A collection of walks, discoveries, insights and pictures of exploring Dartmoor National Park
January 12, 2023
Great and East Sortridge Consols Mine
The Plaster Down area at first glance seems to be devoid on any features of note, especially the area to the west of the road between Riland Plantation and Warren’s Cross. The area was however, a hive of activity in the mid-19th century with (at least) two major shafts and many trial pits being dug in relation to the Great and East Sortridge Consols Mine. Hamilton Jenkin wrote in his book on the mines of Devon (Southern Area) that “South of Whitchurch Down lie the Sortridge Mines – Great Sortridge, Great Sortridge United, Great West Sortridge, East Sortridge, North Sortridge – which sprang up like mushrooms in the 1850s”.
The Great Sortridge (or Plaister Down) Mine was once included in the Sortridge Consols sett (whose main workings were half a mile north of Horrabridge, near Sortridge Manor). The mine was originally set up to search for tin and by 1846 and adit had been driven 200 fathoms expecting to cut a lode at 12 fathoms from the surface. Records show that three shafts were initially sunk and small quantities of tin, native copper and spots of yellow ore were found. The position of the mine was formerly distinguished by a tall chimney stack (long since disappeared) which was adjacent to the main shaft.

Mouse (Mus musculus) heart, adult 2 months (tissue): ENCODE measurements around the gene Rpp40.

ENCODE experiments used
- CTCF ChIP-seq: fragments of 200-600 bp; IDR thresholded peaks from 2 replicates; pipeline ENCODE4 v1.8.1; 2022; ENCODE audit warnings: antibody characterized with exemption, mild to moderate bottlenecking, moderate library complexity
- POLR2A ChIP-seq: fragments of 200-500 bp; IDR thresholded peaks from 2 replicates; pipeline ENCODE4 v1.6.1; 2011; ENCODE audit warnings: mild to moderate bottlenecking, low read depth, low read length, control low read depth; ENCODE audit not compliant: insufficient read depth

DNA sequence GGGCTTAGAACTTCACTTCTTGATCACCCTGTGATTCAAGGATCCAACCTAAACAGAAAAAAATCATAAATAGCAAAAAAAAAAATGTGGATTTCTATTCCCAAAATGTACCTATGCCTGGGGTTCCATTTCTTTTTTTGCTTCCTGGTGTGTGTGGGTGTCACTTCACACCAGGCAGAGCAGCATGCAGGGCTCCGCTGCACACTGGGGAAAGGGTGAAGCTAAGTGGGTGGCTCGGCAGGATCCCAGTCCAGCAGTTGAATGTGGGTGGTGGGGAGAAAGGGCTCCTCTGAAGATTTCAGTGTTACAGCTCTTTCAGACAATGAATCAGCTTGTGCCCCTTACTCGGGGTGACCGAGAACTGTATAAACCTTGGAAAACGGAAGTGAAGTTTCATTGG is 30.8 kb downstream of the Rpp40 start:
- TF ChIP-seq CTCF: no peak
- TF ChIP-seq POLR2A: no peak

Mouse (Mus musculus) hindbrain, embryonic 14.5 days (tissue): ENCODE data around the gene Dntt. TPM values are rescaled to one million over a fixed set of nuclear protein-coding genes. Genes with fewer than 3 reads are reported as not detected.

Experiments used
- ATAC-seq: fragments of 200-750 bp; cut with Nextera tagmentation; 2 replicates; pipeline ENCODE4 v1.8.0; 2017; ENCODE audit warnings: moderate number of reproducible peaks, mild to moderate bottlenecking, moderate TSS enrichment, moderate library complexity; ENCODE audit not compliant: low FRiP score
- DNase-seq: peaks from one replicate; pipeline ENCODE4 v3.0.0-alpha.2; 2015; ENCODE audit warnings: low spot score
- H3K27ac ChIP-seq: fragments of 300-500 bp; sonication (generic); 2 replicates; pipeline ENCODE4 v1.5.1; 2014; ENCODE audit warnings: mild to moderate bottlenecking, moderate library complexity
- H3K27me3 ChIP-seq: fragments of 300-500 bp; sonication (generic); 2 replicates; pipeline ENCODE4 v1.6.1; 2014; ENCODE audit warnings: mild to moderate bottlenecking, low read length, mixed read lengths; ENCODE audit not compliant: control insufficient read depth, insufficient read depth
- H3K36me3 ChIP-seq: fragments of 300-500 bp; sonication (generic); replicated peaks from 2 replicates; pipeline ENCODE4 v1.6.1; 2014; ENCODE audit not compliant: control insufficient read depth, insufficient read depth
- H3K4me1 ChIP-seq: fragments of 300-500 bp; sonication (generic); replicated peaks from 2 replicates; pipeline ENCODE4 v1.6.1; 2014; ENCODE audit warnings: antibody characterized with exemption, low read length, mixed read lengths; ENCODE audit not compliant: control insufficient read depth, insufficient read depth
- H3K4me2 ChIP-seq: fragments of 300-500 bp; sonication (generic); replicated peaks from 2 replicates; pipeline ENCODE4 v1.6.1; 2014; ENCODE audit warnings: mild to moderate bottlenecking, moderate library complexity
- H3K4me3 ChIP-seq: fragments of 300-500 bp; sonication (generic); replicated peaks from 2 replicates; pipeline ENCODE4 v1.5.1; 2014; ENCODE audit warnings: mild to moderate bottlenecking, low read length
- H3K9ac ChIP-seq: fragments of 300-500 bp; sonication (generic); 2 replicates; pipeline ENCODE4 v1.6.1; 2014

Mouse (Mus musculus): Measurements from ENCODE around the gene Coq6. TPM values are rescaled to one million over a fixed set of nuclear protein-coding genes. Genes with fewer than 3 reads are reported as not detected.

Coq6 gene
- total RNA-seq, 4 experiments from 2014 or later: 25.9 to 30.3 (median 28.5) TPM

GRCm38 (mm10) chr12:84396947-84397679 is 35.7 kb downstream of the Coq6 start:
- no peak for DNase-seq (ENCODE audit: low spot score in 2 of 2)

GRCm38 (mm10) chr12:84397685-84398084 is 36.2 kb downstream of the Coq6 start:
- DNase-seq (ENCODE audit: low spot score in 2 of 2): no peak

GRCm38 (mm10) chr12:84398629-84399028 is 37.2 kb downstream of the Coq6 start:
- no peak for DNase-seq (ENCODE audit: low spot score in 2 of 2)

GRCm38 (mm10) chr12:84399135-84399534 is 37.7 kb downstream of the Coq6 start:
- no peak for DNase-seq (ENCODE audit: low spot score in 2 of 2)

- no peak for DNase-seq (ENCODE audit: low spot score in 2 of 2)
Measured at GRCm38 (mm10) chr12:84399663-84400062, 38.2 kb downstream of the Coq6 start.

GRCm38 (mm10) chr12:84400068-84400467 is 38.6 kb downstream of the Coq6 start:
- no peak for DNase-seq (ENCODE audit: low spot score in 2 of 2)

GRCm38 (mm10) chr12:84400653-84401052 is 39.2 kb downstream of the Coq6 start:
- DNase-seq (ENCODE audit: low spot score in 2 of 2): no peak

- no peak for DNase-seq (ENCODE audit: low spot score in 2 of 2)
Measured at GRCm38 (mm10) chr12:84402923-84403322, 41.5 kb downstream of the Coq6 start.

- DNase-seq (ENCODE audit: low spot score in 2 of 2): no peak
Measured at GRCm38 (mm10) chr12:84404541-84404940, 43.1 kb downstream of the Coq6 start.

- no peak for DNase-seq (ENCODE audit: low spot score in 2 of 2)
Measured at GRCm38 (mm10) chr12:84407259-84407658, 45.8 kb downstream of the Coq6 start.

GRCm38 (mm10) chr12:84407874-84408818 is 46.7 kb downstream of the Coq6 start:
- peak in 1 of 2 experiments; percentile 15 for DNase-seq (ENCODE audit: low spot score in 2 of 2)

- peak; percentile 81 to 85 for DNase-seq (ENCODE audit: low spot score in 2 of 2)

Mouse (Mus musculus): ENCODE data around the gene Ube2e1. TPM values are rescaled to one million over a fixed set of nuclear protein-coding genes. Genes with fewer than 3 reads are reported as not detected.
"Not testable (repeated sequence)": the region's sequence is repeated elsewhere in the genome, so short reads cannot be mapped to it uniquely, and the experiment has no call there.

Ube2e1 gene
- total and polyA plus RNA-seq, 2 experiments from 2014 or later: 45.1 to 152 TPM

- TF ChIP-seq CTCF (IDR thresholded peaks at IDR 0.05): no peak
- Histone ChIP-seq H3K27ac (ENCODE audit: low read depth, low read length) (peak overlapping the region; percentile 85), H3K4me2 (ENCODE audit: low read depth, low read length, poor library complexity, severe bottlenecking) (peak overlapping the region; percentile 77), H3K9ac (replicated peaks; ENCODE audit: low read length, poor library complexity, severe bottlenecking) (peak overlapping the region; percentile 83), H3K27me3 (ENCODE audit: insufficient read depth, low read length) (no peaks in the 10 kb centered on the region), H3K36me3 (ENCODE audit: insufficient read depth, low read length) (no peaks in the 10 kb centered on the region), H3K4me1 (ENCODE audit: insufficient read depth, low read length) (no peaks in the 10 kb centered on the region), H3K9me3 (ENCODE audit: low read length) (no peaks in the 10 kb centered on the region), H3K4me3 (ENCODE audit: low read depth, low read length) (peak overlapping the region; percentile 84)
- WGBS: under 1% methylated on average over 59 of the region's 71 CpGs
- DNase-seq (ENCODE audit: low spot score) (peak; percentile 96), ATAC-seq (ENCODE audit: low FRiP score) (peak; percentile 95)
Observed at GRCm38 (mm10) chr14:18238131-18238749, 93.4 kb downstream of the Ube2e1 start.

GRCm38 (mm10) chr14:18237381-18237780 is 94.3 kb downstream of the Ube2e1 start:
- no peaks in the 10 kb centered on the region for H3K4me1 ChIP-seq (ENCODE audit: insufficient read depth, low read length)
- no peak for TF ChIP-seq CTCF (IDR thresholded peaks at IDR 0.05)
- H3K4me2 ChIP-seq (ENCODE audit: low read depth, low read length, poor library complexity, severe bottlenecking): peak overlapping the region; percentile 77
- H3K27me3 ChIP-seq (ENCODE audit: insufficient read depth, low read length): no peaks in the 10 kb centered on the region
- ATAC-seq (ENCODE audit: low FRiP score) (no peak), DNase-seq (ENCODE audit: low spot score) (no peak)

By 1854, the mine is recorded as being named Great and East Sortridge Consols and was a copper mine (in spite deposits of tin having been found). It was at that time held under a lease for 21 years, at a royalty of 1-15th, granted by Colonel Harris, of Radford (Plymstock, near Plymouth). This post follows an exploration of the remaining features of these mine workings on Plaster Down and includes other notable features such as Higher Pennington Barn, two benchmarks, a milestone and aspects of Grimstone and Sortridge Leat.
Mines of Devon Volume – The Southern Area – A.K. Hamilton Jenkin